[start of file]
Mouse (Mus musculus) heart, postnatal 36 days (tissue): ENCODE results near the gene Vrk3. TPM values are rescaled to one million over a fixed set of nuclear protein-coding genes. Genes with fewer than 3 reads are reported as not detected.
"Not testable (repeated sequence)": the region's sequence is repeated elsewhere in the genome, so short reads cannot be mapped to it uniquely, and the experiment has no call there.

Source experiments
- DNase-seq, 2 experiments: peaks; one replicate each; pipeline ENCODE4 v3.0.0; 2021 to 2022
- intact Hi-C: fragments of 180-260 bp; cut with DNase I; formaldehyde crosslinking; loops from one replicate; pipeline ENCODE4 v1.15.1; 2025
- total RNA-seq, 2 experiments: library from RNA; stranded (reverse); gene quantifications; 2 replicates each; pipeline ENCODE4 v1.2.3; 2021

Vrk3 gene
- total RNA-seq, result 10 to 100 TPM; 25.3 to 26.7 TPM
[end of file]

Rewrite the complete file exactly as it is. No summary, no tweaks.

Mouse (Mus musculus) heart, postnatal 36 days (tissue): ENCODE results near the gene Vrk3. TPM values are rescaled to one million over a fixed set of nuclear protein-coding genes. Genes with fewer than 3 reads are reported as not detected.
"Not testable (repeated sequence)": the region's sequence is repeated elsewhere in the genome, so short reads cannot be mapped to it uniquely, and the experiment has no call there.

Source experiments
- DNase-seq, 2 experiments: peaks; one replicate each; pipeline ENCODE4 v3.0.0; 2021 to 2022
- intact Hi-C: fragments of 180-260 bp; cut with DNase I; formaldehyde crosslinking; loops from one replicate; pipeline ENCODE4 v1.15.1; 2025
- total RNA-seq, 2 experiments: library from RNA; stranded (reverse); gene quantifications; 2 replicates each; pipeline ENCODE4 v1.2.3; 2021

Vrk3 gene
- total RNA-seq, result 10 to 100 TPM; 25.3 to 26.7 TPM